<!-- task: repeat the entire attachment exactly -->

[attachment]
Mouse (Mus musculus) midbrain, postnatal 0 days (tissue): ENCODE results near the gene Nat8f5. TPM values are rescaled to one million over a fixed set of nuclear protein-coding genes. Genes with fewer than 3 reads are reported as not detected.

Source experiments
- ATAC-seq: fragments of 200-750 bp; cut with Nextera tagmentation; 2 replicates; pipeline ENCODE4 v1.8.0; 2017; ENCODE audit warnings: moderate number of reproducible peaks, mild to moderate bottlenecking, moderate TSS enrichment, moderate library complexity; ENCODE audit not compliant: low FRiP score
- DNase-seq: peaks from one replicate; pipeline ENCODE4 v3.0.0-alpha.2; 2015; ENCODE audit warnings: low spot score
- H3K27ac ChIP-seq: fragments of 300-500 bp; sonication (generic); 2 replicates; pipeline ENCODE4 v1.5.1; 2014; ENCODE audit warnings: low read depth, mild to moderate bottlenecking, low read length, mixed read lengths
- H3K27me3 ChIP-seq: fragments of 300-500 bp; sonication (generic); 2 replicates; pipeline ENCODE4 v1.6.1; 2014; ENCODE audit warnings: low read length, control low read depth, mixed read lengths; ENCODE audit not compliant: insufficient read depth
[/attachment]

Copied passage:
Mouse (Mus musculus) midbrain, postnatal 0 days (tissue): ENCODE results near the gene Nat8f5. TPM values are rescaled to one million over a fixed set of nuclear protein-coding genes. Genes with fewer than 3 reads are reported as not detected.

Source experiments
- ATAC-seq: fragments of 200-750 bp; cut with Nextera tagmentation; 2 replicates; pipeline ENCODE4 v1.8.0; 2017; ENCODE audit warnings: moderate number of reproducible peaks, mild to moderate bottlenecking, moderate TSS enrichment, moderate library complexity; ENCODE audit not compliant: low FRiP score
- DNase-seq: peaks from one replicate; pipeline ENCODE4 v3.0.0-alpha.2; 2015; ENCODE audit warnings: low spot score
- H3K27ac ChIP-seq: fragments of 300-500 bp; sonication (generic); 2 replicates; pipeline ENCODE4 v1.5.1; 2014; ENCODE audit warnings: low read depth, mild to moderate bottlenecking, low read length, mixed read lengths
- H3K27me3 ChIP-seq: fragments of 300-500 bp; sonication (generic); 2 replicates; pipeline ENCODE4 v1.6.1; 2014; ENCODE audit warnings: low read length, control low read depth, mixed read lengths; ENCODE audit not compliant: insufficient read depth